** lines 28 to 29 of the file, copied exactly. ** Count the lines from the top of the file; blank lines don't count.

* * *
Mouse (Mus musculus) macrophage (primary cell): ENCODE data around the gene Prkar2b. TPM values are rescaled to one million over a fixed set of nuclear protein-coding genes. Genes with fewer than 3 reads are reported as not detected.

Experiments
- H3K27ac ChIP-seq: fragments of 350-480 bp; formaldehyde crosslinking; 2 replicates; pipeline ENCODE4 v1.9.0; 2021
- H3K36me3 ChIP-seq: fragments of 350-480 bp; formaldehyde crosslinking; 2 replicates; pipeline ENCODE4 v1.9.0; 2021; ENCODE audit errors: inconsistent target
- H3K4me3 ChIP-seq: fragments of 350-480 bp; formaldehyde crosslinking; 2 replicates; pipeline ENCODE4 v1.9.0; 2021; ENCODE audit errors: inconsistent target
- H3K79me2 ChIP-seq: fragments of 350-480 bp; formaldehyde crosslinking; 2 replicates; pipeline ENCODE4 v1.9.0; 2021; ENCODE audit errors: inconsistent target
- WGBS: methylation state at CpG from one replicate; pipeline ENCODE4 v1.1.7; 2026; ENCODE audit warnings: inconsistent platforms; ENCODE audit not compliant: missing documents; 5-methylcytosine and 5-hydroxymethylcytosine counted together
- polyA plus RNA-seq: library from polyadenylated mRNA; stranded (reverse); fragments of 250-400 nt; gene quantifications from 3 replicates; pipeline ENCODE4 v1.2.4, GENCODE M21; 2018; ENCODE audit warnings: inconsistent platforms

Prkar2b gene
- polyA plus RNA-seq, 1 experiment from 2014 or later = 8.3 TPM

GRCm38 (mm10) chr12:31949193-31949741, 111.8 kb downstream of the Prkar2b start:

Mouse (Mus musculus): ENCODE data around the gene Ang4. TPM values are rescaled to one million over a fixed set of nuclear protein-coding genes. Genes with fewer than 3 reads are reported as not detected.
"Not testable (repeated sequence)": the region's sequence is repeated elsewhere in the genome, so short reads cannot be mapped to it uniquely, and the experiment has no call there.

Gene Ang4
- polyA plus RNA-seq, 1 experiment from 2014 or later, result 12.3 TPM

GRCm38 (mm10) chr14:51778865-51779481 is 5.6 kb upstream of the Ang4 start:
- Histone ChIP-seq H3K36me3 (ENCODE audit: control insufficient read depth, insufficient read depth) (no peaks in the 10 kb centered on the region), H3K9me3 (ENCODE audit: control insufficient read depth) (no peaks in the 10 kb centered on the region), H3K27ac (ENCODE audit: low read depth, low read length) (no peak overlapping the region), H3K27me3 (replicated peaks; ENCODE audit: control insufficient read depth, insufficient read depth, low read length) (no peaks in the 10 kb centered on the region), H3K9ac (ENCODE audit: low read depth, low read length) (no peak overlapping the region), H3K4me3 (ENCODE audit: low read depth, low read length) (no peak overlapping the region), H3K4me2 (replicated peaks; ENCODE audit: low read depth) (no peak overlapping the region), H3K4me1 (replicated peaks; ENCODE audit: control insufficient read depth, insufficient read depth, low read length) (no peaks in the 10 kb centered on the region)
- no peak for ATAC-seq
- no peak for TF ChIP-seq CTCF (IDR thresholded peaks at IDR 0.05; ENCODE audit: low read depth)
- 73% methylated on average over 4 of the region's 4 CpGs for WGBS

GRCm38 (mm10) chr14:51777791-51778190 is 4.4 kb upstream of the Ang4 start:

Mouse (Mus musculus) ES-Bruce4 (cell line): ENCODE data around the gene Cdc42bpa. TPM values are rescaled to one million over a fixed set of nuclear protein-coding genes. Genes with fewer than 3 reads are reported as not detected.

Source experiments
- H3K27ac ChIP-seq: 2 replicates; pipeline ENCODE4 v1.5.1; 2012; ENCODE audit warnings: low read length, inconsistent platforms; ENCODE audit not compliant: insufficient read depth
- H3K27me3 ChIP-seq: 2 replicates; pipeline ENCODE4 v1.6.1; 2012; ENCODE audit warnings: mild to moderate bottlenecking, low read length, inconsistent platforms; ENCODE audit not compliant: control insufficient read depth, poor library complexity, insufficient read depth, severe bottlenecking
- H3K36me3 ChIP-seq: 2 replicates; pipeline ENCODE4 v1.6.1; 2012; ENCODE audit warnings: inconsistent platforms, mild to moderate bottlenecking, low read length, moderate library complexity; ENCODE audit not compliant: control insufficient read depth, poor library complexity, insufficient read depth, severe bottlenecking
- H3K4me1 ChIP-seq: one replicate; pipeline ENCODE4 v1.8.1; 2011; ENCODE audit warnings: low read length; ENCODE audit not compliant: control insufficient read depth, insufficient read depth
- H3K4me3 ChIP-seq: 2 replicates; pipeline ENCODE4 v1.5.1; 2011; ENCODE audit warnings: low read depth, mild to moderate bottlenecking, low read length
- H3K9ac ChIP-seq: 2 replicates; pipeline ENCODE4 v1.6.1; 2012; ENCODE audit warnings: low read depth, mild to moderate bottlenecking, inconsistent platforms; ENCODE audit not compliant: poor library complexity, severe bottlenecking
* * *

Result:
- H3K4me3 ChIP-seq: 2 replicates; pipeline ENCODE4 v1.5.1; 2011; ENCODE audit warnings: low read depth, mild to moderate bottlenecking, low read length
- H3K9ac ChIP-seq: 2 replicates; pipeline ENCODE4 v1.6.1; 2012; ENCODE audit warnings: low read depth, mild to moderate bottlenecking, inconsistent platforms; ENCODE audit not compliant: poor library complexity, severe bottlenecking